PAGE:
Rice University uses cutting-edge digital archive technology to unlock new discovery pathways
A newly launched digital collections portal has enhanced discovery and contextualisation of digitised special collections at the Woodson Research Center, Fondren Library at Rice University.
The new digital archive has been launched using AM Quartex, the digital asset management and website creation platform created by digital primary source publisher, AM, chosen for its innovative automated transcription capabilities and the ability to translate non-English content.
We are excited at the potential impact of transcription services, particularly to help us to serve multi-cultural user communities. For example, we have commissioned the digitisation of a collection in Peruvian Spanish and are eager to see the results once ingested and transcribed in Quartex. We also have oral histories in Vietnamese and look forward to being able to display transcripts for them alongside the recordings. It’s a really powerful tool that helps us to better serve the needs of our researchers.
Woodson's university archives and special collections support students, faculty, alumni and special interest researchers and encompass a broad range of materials relating to the university, Texas and beyond. The Houston Asian American Archive, the Joan and Stanford Alexander South Texas Jewish Archives and the Houston Folk Music Archive, as well as materials created by the university’s Task Force on Slavery, Segregation and Racial Injustice, are among the collections that are included in this reimagining of the library’s digitised holdings.
The launch represents a shift from the library’s existing model of hosting the university’s institutional repository (IR) and special collections together using open source software. Scholarly publications held in the IR will remain in their existing home, while the university archives, special collections and digitised copies of rare books will benefit from their new, inherently customisable home in Quartex.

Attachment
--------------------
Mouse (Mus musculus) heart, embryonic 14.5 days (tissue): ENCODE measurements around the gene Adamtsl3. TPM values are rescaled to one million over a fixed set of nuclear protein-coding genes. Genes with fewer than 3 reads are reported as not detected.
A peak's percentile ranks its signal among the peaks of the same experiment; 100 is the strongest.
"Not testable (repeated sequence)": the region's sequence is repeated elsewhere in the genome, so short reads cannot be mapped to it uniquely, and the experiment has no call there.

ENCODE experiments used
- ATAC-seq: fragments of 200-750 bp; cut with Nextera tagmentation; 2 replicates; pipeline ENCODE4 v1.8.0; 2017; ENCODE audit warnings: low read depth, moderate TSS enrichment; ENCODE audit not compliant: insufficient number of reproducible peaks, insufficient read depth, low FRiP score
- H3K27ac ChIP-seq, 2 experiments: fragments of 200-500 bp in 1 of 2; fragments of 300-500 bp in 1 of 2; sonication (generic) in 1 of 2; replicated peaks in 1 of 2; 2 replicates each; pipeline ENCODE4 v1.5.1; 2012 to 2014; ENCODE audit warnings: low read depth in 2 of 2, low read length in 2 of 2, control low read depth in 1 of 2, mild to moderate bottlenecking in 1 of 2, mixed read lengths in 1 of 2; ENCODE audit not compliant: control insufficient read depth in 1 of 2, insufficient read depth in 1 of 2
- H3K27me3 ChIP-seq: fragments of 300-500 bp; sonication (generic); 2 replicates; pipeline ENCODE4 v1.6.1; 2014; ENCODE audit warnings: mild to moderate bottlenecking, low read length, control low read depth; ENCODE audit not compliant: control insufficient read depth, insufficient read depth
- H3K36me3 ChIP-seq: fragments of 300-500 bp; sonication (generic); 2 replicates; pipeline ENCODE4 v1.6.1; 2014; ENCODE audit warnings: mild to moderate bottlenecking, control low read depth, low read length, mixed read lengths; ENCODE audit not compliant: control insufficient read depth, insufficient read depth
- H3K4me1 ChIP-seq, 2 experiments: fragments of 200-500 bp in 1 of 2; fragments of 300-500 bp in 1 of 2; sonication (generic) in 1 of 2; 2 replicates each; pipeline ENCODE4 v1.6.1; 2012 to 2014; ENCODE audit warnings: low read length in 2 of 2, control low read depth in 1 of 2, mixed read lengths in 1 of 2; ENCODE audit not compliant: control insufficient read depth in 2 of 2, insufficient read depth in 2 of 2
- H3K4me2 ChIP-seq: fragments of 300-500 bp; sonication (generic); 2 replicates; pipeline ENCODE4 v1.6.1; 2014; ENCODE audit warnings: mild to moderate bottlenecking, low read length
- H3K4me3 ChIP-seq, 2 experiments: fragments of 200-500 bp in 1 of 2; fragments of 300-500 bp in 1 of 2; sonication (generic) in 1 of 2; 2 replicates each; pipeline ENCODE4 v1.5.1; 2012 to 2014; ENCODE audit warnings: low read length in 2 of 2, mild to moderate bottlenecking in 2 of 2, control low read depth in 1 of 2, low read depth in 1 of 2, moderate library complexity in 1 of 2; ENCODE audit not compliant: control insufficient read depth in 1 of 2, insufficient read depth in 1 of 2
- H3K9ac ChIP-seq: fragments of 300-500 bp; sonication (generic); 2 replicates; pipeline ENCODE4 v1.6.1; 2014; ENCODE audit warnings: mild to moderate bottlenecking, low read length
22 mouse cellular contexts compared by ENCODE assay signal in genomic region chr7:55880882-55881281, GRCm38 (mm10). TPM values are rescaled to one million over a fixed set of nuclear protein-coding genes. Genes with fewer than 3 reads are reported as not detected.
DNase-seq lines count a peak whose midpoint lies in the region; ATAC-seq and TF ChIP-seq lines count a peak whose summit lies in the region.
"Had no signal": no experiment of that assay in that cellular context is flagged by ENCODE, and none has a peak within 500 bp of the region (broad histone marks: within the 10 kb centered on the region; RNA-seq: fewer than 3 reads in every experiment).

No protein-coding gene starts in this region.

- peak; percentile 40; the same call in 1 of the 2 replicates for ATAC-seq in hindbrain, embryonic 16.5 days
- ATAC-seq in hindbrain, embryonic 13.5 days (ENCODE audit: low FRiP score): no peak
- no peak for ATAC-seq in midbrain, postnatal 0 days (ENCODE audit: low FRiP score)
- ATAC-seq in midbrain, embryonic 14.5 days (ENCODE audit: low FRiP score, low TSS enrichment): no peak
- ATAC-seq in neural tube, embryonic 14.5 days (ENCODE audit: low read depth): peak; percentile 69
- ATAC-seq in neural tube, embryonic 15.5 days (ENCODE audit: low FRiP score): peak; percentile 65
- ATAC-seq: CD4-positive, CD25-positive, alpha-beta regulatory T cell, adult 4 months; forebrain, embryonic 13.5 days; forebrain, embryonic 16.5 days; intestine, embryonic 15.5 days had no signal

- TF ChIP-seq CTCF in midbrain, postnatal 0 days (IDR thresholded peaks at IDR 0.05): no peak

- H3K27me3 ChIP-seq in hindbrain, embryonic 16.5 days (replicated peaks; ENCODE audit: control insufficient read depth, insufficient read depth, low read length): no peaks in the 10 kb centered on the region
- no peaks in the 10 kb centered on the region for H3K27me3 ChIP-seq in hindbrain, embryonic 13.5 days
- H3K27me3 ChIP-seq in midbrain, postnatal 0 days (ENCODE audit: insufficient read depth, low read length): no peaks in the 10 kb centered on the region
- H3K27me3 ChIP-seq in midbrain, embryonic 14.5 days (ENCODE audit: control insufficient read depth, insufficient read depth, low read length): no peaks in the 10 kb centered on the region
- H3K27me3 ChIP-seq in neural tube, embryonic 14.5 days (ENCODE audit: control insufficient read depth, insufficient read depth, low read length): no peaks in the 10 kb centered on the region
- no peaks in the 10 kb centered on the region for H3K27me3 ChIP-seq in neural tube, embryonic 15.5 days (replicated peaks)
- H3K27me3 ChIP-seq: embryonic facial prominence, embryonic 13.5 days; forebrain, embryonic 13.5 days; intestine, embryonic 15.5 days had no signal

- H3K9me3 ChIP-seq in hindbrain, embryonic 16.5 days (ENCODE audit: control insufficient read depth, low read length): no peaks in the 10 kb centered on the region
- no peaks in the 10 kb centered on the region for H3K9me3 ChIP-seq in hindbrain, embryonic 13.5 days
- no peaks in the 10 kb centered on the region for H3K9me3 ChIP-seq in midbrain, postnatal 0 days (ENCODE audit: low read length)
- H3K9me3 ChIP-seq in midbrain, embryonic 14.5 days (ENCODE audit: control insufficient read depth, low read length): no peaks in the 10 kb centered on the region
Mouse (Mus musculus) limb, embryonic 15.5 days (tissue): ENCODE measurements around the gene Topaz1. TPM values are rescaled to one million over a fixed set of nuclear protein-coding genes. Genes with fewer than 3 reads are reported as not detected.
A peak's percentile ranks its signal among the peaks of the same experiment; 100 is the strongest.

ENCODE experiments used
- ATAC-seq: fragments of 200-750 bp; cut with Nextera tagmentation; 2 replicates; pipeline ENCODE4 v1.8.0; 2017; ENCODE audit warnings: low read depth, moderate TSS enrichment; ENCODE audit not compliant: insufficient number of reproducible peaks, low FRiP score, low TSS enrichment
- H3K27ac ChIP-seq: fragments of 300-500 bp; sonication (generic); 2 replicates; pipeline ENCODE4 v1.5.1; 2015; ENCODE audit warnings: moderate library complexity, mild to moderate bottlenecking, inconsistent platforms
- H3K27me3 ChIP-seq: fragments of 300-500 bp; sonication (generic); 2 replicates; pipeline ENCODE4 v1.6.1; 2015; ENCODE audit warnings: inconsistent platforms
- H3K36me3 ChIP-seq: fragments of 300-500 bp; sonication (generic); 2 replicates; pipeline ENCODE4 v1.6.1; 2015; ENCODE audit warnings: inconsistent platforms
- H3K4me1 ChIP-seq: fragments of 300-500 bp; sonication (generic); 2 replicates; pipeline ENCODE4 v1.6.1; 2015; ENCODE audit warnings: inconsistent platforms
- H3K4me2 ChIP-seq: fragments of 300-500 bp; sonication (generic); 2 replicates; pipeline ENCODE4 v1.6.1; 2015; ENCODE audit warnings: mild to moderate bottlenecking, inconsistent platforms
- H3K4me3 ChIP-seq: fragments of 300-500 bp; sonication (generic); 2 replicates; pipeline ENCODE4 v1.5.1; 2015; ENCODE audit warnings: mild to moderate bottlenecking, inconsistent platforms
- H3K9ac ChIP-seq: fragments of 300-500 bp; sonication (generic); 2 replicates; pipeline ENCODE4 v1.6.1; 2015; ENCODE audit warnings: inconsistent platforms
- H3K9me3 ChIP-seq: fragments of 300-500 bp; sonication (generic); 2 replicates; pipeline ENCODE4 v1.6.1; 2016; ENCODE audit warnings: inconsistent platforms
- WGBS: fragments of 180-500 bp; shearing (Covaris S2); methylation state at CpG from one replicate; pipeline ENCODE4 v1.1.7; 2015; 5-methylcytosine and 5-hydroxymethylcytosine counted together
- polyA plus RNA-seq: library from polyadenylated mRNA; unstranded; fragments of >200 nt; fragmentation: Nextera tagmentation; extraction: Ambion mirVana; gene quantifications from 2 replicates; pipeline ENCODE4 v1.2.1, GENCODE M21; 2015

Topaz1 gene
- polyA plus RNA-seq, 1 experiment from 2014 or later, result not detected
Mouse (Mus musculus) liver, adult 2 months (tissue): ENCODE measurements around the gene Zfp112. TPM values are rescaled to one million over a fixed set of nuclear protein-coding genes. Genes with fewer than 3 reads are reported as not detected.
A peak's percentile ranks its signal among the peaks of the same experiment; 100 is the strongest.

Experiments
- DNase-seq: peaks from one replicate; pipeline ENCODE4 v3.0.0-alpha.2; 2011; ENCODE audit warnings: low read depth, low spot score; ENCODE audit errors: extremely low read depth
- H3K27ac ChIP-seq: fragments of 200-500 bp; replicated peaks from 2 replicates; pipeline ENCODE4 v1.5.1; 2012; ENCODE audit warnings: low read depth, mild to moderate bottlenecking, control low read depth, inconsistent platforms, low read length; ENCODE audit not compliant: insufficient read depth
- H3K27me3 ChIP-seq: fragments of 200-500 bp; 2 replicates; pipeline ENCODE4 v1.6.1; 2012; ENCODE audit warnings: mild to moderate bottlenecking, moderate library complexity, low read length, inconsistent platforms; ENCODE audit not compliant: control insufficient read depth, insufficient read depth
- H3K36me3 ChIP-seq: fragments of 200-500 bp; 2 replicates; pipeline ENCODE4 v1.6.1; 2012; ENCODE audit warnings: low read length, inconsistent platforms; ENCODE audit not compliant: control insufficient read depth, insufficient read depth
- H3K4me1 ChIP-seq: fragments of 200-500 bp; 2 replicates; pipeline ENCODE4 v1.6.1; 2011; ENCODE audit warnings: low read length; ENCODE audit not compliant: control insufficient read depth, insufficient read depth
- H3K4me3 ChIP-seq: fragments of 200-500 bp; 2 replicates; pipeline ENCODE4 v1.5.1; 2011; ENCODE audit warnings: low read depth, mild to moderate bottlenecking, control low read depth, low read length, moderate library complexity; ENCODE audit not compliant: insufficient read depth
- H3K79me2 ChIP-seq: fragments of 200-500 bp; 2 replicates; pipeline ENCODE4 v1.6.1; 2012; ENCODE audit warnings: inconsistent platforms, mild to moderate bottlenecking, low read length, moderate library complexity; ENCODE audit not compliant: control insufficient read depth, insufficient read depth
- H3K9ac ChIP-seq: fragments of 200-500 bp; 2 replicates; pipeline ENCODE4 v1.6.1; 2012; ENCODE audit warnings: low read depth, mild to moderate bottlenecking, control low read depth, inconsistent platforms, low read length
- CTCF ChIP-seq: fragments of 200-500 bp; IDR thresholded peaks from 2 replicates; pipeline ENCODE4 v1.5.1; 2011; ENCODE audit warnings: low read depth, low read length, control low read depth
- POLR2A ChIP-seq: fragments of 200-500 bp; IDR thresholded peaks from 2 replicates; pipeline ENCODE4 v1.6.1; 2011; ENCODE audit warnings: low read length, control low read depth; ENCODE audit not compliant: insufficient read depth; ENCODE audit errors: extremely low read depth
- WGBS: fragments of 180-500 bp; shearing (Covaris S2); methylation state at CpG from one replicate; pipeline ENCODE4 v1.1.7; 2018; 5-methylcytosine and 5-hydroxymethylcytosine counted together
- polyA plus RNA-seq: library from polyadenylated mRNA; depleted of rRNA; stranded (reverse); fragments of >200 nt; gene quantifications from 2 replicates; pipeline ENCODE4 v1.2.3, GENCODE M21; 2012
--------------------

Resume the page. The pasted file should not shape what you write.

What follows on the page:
Many of our users are general researchers and the customisable nature of Quartex helps us to meet their needs by making browsing easy and building clear user pathways around the site. While we benefited from the overall development path of our previous system, having our own platform allows us to reimagine our digitised collections and present each in a unique way.
Rice University’s adoption of AM Quartex follows its acquisition of the entire backlist of AM’s core portfolio of primary source collections in 2021.
Rice University’s AM Quartex site represents several exciting milestones, being our largest launch yet, with almost 200 collections comprising nearly 15,000 assets, and our first migration from DSpace. The Woodson Research Center’s Digital Collections is also perhaps one of the most accessible customer sites published using Quartex, with an Axe accessibility check resulting in just three minor issues which were immediately resolved.
Amnesty International Archives: A Global Movement for Human Rights, the newly-published primary source database from AM, invites students and researchers to explore the history of the leading human rights NGO, and how their activities intersected with other key events in the development of the idea of universal human rights.
The Loyola Marymount University (LMU) adopted AM Quartex in 2019. Neel Agrawal, Digital Projects Librarian, William H. Hannon Library, explores how innovative partnerships and collaborations have contributed to the development of the library's digital collections.